Both traditions try to help people reach the state of faith and openness required for this 'simple' recognition to take place. In the meantime, they stress the absolute need, for most people, of properly completing a thorough preparation before entering into the very powerful teachings which reveal the truth about reality and the human mind. There are two main stages to this preparation. The first involves reflecting about life until a newer and franker vision of existence is in place. This training in the four ways of transforming the mind focusses on the rare potential of a human mind, on our fragile transience through mortality, on the power of one's actions to condition the way one experiences reality and, finally, upon the presence of suffering throughout worldliness. The disciple then proceeds to the four extraordinary foundation practices. The first involves cementing Buddhist faith and altruistic motivation. Using precise visualisations, one takes the sixfold Refuge of vajrayana as one makes prostrations. This is usually repeated at least 100,000 times. At the beginning and end of each practice session, the disciple takes the bodhisattva vows. The second foundation consists of a profound method for freeing the mind of the most part of its unhealthy conditioning, due to the imprints of past negative karma. This is achieved through the Vajrasattva meditation, and 100,000 repetitions of the corresponding mantra, the deep meaning of which is one of always remaining within the sphere of ultimate purity. Purification is followed by a discovery of the joy of freeing the mind of its clinging and entering totally into a state of dedication to enlightenment and working for the welfare of others. This is achieved through 100,000 practices of mandala practice: making both real and highly-symbolic offerings. The fourth foundation practice is that of guru yoga. This is, in many ways, much more internalised, drawing the mind into a state of openness and receptivity towards its own true, enlightened nature. The revelation of this true nature must, of necessity, come at first through an external source which can point out and confirm that the recognition of the Buddha within has been accurate and not just one of many other beautiful meditation experiences. The presence of a guru of an authentic Great Seal or Great Perfection lineage ensures this and this stage of preparation involves making a pure and sacred bond between the disciple, guru and lineage.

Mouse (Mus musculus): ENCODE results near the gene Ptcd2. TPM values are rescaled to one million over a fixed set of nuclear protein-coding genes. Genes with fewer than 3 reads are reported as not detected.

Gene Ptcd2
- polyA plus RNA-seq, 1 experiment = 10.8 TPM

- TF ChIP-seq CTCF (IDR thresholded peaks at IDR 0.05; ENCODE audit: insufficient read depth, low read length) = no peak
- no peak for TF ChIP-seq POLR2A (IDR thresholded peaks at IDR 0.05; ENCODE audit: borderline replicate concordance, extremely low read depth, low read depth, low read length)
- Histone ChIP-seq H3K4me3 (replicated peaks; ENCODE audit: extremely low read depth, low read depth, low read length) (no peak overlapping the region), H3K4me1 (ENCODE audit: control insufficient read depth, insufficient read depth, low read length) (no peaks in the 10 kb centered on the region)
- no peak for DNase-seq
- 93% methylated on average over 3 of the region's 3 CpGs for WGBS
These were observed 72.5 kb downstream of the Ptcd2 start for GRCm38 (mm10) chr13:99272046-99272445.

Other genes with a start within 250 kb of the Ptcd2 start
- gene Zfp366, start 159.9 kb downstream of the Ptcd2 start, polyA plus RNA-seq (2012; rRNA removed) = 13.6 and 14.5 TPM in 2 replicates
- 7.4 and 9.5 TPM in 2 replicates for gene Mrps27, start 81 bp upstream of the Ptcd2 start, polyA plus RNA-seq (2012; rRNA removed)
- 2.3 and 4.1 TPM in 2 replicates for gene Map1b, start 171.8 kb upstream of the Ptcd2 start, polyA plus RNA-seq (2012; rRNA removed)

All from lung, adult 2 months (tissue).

Having thoroughly prepared the ground of their minds, through the various preliminary practices, the only way to discover the vast wisdom, voidness, compassion and power to help others which is within the mind is through skilful meditation. Whatever form this meditation takes, it is always done with the total conviction that all is already pure and perfect within. All that remains is to remove the psychological blockages preventing one from access to the innate perfection. The path of practice has two main areas of activity. One, called the ultimate stage, is a journey into the depths of mind itself. Having established total stillness and control, one illuminates the spotlight of inner wisdom, as mind examines mind in great subtlety. This eternal voyage of discovery needs expert guidance from a guru. From it will emerge a recognition of dharmakaya, i.e. the fusion of voidness and wisdom which lies at the very core of mind. The other area of activity the creative stage works not with the noumenon of mind but with its phenomenal manifestations. One needs to discover, in the everyday world of events, people, feelings, thoughts and reactions the same purity that has been discovered when alone on the meditation cushion. This process is usually aided by learning, through visualisation, to identify with one or another of the many yidams or buddhas. These yidam and guru-yoga practices each unblock specific areas of the relative mind. Each contains its own section of ultimate stage meditation.